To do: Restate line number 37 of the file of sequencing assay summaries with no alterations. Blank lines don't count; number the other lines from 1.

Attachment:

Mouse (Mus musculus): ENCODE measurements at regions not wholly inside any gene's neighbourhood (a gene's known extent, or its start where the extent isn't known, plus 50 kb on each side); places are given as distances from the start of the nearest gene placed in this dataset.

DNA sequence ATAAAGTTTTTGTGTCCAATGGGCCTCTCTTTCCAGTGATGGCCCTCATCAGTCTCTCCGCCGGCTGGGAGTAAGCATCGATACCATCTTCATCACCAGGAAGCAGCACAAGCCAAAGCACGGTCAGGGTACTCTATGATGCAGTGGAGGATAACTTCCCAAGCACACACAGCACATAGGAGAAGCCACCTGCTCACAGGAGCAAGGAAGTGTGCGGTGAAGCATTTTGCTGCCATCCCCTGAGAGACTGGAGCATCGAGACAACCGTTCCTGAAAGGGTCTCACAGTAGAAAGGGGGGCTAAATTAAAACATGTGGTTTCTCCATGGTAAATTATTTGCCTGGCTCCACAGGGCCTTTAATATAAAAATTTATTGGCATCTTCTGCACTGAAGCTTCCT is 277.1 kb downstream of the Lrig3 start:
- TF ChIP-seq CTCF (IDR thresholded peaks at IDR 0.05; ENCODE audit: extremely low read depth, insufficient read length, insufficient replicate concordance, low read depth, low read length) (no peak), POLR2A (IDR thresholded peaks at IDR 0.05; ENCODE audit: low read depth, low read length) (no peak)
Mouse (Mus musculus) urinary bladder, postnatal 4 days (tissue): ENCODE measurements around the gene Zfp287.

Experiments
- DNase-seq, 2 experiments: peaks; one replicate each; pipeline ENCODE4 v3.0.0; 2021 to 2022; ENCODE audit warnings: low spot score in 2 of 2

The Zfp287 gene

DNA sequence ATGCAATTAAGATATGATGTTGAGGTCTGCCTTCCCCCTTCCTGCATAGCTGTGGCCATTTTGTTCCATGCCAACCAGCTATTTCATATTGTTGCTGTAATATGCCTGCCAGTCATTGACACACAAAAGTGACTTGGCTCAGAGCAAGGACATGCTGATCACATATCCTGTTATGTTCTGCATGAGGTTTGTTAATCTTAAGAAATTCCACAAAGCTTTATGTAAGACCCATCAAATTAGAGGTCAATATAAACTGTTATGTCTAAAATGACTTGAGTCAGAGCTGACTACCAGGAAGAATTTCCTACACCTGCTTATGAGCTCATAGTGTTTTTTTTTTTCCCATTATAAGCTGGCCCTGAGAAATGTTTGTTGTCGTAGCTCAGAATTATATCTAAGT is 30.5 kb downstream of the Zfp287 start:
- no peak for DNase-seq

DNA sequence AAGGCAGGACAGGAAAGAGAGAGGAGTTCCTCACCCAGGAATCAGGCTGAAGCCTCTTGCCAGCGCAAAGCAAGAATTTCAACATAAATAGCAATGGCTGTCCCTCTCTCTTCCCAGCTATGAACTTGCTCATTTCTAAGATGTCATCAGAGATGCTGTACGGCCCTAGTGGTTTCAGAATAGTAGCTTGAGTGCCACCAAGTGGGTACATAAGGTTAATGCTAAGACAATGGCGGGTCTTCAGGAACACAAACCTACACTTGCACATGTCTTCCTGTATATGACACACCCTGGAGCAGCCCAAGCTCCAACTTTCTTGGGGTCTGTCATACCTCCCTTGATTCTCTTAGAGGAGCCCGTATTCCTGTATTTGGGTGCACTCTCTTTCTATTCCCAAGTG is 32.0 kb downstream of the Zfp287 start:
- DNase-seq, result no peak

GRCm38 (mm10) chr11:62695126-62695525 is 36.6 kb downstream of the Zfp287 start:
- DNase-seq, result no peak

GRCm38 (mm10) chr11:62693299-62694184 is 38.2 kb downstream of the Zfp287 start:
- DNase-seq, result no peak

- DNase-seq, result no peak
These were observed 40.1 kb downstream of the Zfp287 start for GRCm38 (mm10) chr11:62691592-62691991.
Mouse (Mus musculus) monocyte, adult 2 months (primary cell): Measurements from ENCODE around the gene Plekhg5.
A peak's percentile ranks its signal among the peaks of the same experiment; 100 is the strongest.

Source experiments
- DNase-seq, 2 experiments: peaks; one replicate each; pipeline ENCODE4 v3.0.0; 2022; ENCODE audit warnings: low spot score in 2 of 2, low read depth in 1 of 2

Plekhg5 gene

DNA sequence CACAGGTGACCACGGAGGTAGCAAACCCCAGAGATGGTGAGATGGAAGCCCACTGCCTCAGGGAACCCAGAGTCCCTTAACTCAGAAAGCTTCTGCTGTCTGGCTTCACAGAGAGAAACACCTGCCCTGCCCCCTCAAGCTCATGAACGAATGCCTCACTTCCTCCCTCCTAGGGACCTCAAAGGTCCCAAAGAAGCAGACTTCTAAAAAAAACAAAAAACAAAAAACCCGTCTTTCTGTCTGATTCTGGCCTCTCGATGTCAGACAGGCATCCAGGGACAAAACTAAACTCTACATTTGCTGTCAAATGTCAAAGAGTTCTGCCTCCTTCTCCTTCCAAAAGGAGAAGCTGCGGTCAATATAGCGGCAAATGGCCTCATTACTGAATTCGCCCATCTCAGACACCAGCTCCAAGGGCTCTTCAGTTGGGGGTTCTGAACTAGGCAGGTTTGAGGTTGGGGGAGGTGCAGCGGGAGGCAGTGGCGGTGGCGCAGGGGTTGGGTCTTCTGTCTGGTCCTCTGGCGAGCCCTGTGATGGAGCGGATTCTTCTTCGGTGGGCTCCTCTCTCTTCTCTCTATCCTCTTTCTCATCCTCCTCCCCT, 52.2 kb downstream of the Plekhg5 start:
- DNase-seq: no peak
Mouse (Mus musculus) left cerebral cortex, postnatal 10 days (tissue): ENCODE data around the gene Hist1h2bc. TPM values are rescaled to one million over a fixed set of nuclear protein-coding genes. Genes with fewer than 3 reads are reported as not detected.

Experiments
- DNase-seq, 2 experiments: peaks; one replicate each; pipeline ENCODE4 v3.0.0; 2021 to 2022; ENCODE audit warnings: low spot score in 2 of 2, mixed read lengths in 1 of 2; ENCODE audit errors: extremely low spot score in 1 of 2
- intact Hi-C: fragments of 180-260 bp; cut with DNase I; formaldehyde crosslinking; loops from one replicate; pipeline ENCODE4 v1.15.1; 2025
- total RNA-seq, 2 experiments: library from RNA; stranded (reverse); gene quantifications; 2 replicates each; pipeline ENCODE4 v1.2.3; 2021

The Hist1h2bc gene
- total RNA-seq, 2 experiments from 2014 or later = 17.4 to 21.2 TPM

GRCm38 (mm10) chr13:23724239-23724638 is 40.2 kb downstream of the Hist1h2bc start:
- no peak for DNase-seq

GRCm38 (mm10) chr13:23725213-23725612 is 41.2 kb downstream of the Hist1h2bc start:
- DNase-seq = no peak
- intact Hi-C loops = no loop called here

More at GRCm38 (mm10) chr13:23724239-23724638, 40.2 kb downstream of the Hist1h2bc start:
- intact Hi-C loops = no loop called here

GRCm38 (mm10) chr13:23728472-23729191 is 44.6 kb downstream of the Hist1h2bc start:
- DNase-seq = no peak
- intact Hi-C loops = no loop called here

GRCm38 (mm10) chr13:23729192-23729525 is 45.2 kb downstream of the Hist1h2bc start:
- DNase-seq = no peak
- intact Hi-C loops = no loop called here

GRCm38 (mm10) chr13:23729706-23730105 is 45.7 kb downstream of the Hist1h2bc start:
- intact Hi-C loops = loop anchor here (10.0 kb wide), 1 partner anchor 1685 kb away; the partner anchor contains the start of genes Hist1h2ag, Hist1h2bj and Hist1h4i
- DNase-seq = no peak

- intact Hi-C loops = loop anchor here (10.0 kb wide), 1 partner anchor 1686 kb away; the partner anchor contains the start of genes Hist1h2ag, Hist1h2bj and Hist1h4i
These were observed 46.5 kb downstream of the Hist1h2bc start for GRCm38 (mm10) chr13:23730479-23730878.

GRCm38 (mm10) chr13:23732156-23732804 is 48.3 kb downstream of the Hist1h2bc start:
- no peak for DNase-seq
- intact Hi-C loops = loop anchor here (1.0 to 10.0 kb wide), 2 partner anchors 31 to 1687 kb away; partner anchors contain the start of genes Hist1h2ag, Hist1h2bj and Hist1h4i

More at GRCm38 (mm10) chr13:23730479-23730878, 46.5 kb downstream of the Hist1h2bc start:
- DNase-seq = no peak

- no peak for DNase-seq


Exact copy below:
More at GRCm38 (mm10) chr13:23724239-23724638, 40.2 kb downstream of the Hist1h2bc start: